Climate change continues to reshape our world in unpleasant ways. For example, global warming leads to an increase in extreme weather conditions that include unusually intense heat waves, droughts, hurricanes, blizzards, and rainstorms. But cutting down on the production of cement may help.
According to NASA studies, human activities (primarily the burning of fossil fuels) have fundamentally increased the concentration of greenhouse gases in Earth’s atmosphere, warming the planet. Greenhouse gas emissions include CO2, methane, nitrous oxide, and other gases. These gases are released by many different types of activity – not just the burning of fossil fuels but also farming, deforestation, and some industrial processes.
One significant contributor to CO2 is the cement industry, which makes up about 7 percent of the total CO2 emissions in the world, notes the Global Cement and Concrete Association (GCCA).
CO2 emissions from a cement plant are divided into two source categories: combustion (40 percent of emissions) and calcination (60 percent of emissions). The combustion-generated CO2 emissions are related to fuel used to make cement. Conversely, the CO2 emissions due to calcination form when the raw materials (mainly limestone and clay) are heated to more than 2500°F and CO2 is liberated from the decomposed minerals.
Reducing CO2 in Cement
There are a couple of ways to decrease total CO2 emissions from the creation of cement. One way is to reduce or eliminate the use of fossil fuels needed to produce cement, which comes from the heating of a raw mix of limestone and clay to sintering temperatures in a kiln. But what other energy source can be used to generate the required heat temperature?
Generating the pre-requisite extreme heat from other energy sources has been an elusive goal. Heliogen, a secretive startup back by Bill Gates, appears to have achieved this goal with technology based on solar panel mirrors and artificial intelligence (AI). The company has recently emerged from stealth mode to announce a way to have AI control a field of mirrors to reflect so much sunlight that it generates heat above 1,000 degrees Celsius. Heliogen reportedly combines computer vision software, automatic edge detection, and other sophisticated technologies to train a field of mirrors to reflect solar beams to one single, extremely hot spot.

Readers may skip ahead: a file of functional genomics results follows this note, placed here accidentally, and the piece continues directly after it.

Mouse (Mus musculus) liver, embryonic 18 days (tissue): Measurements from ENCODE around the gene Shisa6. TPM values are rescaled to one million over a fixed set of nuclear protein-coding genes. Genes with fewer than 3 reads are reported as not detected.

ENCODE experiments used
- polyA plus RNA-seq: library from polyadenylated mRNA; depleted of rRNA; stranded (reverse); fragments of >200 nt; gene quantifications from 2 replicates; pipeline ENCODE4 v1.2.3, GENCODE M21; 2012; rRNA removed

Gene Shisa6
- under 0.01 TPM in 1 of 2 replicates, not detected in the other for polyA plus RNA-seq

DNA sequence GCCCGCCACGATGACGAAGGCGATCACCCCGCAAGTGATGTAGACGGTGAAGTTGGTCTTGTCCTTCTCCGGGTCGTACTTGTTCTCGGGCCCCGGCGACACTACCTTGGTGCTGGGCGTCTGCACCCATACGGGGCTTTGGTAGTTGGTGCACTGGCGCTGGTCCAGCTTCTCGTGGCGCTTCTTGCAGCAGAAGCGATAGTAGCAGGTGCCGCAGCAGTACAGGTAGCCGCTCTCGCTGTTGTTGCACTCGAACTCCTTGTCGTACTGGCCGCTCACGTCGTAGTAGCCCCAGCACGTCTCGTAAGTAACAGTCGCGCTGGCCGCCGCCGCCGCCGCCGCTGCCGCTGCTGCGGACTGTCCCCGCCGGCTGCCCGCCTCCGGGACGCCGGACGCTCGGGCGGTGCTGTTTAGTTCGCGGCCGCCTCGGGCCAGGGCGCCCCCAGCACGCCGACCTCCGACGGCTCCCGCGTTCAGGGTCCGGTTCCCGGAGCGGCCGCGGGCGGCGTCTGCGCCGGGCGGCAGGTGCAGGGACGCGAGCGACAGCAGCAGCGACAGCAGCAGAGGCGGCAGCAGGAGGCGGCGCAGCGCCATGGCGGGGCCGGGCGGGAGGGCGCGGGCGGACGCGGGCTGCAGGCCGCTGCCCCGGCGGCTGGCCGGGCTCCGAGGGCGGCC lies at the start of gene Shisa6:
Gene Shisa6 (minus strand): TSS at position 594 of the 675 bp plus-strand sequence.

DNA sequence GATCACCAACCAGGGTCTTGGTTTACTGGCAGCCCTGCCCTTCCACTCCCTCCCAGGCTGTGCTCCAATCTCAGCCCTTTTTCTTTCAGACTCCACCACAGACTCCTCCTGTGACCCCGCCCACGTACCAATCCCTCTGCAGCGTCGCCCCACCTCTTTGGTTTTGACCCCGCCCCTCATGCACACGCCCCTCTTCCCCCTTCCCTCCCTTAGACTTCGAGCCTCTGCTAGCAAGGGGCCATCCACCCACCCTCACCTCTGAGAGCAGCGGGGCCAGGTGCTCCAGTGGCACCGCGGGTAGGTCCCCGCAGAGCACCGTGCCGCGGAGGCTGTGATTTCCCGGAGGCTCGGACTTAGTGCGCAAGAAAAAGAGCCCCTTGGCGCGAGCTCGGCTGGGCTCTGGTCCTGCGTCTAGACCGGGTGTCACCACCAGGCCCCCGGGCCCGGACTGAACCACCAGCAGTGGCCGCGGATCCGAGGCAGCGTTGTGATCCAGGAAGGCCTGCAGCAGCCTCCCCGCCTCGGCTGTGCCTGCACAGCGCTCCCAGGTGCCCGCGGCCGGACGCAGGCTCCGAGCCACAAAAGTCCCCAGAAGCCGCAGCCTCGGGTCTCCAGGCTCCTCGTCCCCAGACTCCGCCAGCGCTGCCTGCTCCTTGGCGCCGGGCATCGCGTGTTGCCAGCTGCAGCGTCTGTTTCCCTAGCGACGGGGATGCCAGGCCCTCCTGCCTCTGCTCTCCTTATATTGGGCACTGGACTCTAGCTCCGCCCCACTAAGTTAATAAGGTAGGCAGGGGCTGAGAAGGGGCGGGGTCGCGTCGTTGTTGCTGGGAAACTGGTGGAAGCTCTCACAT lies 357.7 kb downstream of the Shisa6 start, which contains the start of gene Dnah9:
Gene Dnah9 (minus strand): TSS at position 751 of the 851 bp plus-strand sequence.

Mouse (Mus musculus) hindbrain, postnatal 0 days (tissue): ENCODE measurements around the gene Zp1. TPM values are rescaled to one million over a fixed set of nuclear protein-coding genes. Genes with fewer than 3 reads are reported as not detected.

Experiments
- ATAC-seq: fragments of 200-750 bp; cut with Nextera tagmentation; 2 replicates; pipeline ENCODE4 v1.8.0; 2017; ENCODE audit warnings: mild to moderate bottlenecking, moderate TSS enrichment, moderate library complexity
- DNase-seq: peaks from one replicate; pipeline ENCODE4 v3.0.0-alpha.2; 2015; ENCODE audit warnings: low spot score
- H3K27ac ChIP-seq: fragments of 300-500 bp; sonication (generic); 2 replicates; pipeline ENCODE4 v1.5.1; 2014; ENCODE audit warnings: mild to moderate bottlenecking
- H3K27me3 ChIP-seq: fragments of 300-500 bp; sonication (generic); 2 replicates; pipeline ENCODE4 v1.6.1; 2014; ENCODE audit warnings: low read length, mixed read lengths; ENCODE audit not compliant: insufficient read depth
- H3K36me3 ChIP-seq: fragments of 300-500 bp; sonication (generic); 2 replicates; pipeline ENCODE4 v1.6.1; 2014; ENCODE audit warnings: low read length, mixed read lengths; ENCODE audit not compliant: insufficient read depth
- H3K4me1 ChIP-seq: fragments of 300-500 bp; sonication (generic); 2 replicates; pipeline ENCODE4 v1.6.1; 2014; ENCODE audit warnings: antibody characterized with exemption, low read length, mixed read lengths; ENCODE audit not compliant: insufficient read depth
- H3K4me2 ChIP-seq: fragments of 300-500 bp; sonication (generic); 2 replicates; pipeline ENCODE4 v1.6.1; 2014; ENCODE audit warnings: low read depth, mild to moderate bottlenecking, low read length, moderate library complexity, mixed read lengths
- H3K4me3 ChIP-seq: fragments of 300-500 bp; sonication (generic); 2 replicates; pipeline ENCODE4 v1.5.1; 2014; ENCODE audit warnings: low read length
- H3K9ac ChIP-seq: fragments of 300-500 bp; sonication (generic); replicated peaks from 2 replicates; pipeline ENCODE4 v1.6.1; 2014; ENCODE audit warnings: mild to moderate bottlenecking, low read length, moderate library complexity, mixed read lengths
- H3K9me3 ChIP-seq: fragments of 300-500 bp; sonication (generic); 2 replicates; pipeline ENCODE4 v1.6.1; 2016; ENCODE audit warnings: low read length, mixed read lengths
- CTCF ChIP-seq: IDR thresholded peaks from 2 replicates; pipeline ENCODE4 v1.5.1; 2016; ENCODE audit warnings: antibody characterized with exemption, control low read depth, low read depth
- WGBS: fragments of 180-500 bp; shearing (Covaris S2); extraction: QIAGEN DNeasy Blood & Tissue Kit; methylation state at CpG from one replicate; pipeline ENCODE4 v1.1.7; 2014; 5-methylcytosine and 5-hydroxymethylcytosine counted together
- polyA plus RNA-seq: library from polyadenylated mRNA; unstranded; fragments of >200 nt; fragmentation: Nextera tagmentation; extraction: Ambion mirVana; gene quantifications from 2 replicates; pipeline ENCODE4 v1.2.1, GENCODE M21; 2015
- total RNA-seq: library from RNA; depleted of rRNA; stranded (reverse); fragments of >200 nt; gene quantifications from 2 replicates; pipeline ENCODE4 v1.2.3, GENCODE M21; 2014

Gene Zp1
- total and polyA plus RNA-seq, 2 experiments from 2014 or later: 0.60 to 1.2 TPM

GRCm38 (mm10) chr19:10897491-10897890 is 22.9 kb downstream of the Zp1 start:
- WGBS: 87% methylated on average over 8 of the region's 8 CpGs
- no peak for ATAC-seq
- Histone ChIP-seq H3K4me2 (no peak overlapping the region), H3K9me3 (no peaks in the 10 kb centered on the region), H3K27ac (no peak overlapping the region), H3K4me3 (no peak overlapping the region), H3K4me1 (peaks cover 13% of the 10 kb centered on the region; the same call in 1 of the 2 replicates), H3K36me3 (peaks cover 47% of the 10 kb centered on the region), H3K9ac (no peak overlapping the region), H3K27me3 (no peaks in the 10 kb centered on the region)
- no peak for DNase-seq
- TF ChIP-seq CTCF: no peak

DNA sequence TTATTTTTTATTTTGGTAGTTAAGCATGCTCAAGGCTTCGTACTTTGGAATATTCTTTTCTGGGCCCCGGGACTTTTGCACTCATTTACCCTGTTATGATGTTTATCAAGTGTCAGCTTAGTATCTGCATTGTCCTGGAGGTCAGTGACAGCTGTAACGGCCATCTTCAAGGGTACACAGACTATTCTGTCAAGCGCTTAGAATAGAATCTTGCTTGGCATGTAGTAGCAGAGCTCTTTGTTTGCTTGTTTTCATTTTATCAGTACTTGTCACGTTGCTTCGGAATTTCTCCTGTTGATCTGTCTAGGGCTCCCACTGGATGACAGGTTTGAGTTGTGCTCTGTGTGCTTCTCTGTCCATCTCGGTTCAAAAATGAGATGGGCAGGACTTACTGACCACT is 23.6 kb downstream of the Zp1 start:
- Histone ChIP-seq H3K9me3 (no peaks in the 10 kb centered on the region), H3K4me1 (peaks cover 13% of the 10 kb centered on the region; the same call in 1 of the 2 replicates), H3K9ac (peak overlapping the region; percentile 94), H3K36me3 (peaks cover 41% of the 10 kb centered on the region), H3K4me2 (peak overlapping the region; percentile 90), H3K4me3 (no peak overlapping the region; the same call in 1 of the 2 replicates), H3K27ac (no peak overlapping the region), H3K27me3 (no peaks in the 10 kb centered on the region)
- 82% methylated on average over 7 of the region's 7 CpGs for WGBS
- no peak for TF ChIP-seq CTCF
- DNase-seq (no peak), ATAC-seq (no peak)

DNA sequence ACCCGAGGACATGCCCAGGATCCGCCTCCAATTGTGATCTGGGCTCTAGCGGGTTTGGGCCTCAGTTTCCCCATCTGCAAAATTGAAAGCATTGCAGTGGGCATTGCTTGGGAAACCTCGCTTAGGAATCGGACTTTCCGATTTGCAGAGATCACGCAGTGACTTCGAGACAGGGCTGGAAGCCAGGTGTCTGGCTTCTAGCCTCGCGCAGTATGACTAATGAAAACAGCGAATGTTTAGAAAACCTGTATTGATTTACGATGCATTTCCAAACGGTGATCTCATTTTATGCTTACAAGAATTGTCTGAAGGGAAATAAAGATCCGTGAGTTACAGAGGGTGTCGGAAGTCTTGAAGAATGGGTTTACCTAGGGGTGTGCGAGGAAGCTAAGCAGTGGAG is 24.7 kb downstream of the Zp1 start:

The other way to reduce the CO2 footprint from cement production is to reduce the cement content needed to form structural concrete. One standard way to minimize cement quantity and related heat is to use by-products that react with cement. This method has been used to develop a modern, climate-smart concrete concept.
At Lilla Edet power station in Göta älv near Gothenburg in Sweden, Vattenfall will be replacing parts of an aging dam with a new one by 2024. Various methods have been investigated to reduce the amount of cement needed in large structural concrete-like dams, thereby reducing the burden on the climate and the need for cooling that comes with large concrete structures.
Large concrete structures like dams are very susceptible to internal cracking since the temperature inside the concrete can be surprisingly high until it cools. One common method to decrease this internal temperature increase is to use cooling pipes inside the large concrete structures. However, inserting the cooling pipes inside the cement means less cement is needed for the dam, which lowers the temperature increase and eliminates the need for post-cooling.
There are also plans to use this concrete concept for the construction of wind power structures, although some adjustments would be required for the composition of the concrete.
'You could use this concept when, for example, casting wind power foundations, although the actual composition of the concrete would then probably need to be slightly adjusted to suit the specific exposure environment,' says Erik Nordström, Development Engineer at Vattenfall R&D. (Image Source: Vattenfall, Press Release)
John Blyler is a Design News senior editor, covering the electronics and advanced manufacturing spaces. With a BS in Engineering Physics and an MS in Electrical Engineering, he has years of hardware-software-network systems experience as an editor and engineer within the advanced manufacturing, IoT and semiconductor industries. John has co-authored books related to system engineering and electronics for IEEE, Wiley, and Elsevier.